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The Great Escape: Former Nissan Chairman Carlos Ghosn’s Run From Japan Is One For The Movies

The Great Escape: Former Nissan Chairman Carlos Ghosn’s Run From Japan Is One For The Movies

Just you wait…there will be a movie about this story within ten years’ time. Probably sooner, because no Hollywood hack could’ve dreamed up half of what actually went down. On December 30, 2019, reports started to surface that former Nissan chairman Carlo Ghosn had managed to somehow escape constant surveillance, a lack of contact with the world outside of his lawyers, and Japanese authorities and had managed to fly back to Lebanon unchallenged. That alone would make a good story, but the details are the stuff of sheer fantasy.

Let’s roll it back a bit just so there’s clarification as to what actually took place prior to the great escape. Ghosn at one point in time was one of the auto industry’s titans. He was the chairman of the Renault-Nissan-Mitsubishi Alliance. He had performed a miraculous turnaround of Nissan. He had been the CEO of Michelin North America. So it came a shock when on November 19th, 2018, Ghosn was arrested in Japan for under-reporting on his earnings and misuse of company assets. In Japan, those claims are serious nature, but there was also a second layer to the story, one that claimed that Ghosn was preparing to fire Nissan CEO Hiroto Saikawa and reinstate Greg Kelly, Ghosn’s top aide, who was also arrested and charged.

Over the next few months, Ghosn was charged with more crimes, usually the day his imprisonment was scheduled to end or his bail set to begin: On December 21, 2018 he was re-arrested on suspicion of shifting personal losses to Nissan’s books; on January 11th, 2019, he was charged with aggravated breach of trust and understating his income. After paying about $9 million in bail that March, he was re-arrested April 4th on grounds of more financial misconduct. On April 8th, Ghosn was removed from the company board by a shareholder vote, and the next day he posted a YouTube video that blasted the accusations levied against him. In late April he was released again, but back to his house arrest that included no contact with his wife.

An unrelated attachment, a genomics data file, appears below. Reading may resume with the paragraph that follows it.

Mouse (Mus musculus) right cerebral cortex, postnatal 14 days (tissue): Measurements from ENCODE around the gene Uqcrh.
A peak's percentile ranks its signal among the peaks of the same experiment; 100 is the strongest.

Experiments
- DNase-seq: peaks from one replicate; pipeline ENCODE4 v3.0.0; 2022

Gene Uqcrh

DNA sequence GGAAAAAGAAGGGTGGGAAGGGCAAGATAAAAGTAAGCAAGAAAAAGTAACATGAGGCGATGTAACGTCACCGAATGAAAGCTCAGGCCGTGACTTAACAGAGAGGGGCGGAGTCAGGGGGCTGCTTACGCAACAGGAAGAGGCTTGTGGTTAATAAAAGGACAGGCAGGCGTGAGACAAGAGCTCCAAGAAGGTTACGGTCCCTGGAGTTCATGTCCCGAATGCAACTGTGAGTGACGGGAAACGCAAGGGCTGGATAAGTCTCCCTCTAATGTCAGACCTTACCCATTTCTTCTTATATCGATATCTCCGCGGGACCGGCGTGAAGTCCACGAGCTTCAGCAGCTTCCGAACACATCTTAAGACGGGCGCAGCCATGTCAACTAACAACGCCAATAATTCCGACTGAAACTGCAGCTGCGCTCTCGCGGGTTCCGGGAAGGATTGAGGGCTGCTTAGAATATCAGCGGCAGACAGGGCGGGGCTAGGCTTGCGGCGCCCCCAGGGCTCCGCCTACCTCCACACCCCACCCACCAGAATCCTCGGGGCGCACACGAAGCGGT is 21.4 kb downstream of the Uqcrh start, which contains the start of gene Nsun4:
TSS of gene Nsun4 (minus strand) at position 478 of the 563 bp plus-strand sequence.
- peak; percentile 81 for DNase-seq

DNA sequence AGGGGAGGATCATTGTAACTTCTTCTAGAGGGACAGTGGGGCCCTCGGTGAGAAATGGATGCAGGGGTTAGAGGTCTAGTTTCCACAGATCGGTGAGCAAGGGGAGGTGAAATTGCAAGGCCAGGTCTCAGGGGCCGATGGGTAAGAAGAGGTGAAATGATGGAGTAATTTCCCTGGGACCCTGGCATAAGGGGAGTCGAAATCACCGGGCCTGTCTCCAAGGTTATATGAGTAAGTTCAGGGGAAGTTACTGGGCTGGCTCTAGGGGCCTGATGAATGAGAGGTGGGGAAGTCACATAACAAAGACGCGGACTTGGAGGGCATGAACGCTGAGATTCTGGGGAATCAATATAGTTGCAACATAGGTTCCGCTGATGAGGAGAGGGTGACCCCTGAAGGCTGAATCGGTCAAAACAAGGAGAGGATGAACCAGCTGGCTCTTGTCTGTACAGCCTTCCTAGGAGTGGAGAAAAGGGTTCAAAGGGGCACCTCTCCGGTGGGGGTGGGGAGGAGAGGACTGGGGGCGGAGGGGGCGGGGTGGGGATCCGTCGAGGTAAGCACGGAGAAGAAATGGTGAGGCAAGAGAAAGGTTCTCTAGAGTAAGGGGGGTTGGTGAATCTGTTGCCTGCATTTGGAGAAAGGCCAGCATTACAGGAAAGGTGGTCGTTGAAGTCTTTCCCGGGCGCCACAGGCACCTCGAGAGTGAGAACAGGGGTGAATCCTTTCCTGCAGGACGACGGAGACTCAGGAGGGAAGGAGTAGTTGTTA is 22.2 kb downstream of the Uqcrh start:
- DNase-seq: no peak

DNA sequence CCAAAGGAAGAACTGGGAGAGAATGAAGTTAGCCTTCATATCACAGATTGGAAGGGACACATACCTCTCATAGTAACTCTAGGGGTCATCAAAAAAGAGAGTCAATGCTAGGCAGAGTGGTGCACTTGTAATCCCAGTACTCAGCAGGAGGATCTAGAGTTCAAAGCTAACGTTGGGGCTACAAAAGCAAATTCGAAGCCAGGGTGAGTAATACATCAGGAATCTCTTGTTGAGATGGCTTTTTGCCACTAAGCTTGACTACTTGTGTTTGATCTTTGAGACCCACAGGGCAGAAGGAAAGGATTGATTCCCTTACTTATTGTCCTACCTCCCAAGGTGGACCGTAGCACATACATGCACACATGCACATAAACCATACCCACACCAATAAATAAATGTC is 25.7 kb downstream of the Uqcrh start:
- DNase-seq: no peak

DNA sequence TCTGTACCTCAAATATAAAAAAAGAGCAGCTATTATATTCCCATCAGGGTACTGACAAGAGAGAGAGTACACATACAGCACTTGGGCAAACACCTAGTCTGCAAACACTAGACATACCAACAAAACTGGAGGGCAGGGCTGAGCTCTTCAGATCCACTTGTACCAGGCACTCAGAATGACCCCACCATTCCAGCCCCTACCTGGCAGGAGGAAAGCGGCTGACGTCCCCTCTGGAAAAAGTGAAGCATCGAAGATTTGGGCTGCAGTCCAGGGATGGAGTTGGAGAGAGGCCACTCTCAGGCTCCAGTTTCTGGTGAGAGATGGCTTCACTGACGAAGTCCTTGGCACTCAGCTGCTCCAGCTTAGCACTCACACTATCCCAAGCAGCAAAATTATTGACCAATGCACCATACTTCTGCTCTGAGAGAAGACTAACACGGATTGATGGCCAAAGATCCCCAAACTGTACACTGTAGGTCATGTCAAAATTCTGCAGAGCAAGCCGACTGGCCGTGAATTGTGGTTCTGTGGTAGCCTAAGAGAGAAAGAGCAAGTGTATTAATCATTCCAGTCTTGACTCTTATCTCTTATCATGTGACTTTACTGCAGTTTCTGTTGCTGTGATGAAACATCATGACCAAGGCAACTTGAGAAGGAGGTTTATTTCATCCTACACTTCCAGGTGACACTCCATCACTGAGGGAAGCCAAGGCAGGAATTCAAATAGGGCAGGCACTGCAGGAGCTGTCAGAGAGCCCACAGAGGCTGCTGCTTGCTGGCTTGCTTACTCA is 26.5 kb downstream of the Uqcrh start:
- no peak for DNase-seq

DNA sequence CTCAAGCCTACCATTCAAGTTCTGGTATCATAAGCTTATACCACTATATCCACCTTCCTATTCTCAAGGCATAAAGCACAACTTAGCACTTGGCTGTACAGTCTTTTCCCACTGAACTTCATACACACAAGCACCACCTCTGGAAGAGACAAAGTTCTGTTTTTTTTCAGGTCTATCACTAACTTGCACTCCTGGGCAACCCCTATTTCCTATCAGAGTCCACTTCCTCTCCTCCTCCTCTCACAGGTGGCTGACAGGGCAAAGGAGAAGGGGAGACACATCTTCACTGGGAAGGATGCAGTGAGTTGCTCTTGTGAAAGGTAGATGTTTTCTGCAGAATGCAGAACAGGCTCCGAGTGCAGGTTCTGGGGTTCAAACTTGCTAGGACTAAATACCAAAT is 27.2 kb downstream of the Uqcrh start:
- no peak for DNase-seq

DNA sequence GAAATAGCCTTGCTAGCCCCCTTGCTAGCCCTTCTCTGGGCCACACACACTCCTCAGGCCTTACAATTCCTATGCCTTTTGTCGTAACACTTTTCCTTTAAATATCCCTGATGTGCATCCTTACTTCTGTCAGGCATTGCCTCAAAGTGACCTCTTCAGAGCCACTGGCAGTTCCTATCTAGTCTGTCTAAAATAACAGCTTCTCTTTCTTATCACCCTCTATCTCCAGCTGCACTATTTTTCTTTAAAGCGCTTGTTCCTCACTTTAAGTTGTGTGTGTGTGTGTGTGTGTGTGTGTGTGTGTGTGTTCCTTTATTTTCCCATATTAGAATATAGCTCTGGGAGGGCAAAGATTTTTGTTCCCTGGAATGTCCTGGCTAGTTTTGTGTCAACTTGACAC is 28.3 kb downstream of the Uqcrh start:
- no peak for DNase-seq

Now, back to the events of December 30th, 2019. Ghosn, resigned to a feeling that he would never get a fair trial in a country that has a 99% convict rate and a system that had pushed one of his trials to the spring of 2021, simply walked out of the door of his apartment. He managed to escape Tokyo and catch a plane in Osaka, rumored to have been hidden inside of a large musical instrument case and assisted by and ex-Green Beret, make a transfer to a second plane after landing in Istanbul, and wind up on a jet headed to Beirut. Once in Beirut, just as news reports were starting to hit the waves saying that Ghosn had straight-up ghosted Japan altogether, he produced a statement admitting it:

“I am now in Lebanon and will no longer be held hostage by a rigged Japanese justice system where guilt is presumed, discrimination is rampant, and basic human rights are denied, in flagrant disregard of Japan’s legal obligations under international law and treaties it is bound to uphold. I have not fled justice – I have escaped injustice and political persecution. I can now finally communicate freely with the media, and look forward to starting next week.”

All the while, Ghosn’s Japanese attorney, Junichiro Hironaka, was left stunned. He was holding all three of Ghosn’s passports and had no clue as to what had happened. Japanese officials have been nothing short of boiling over the escape…they see Ghosn as a criminal no matter what, who utilized his ample wealth to run from justice. Japan has requested that INTERPOL issue a “red notice”, which is equivalent to a wanted persons notice for the international community, but is not an outright arrest warrant. That isn’t enough to get him extradited back to Japan from Lebanon…or France, if he chooses to go there. But he’s got enough problems without thinking about extradition: in France, his dealings on behalf of Renault still need some addressing and Lebanon themselves have an issue with him traveling to Israel on company business (travel to Israel is forbidden in Lebanese law.)

And this story isn’t even done unfolding yet. Stay tuned, folks…Ghosn is expected to attend a press conference on January 8th, 2020.

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3 thoughts on “The Great Escape: Former Nissan Chairman Carlos Ghosn’s Run From Japan Is One For The Movies

    1. john

      “Supito….should we open the shipping box?….I dunno Dummo san…how could someone fit along with musical instruments???? …And we wonder how they lost WW II.

  1. Piston Pete

    What threw ’em off was the ‘Allman Brothers Band, Macon,Georgia’ stenciled onto the other side of the case.

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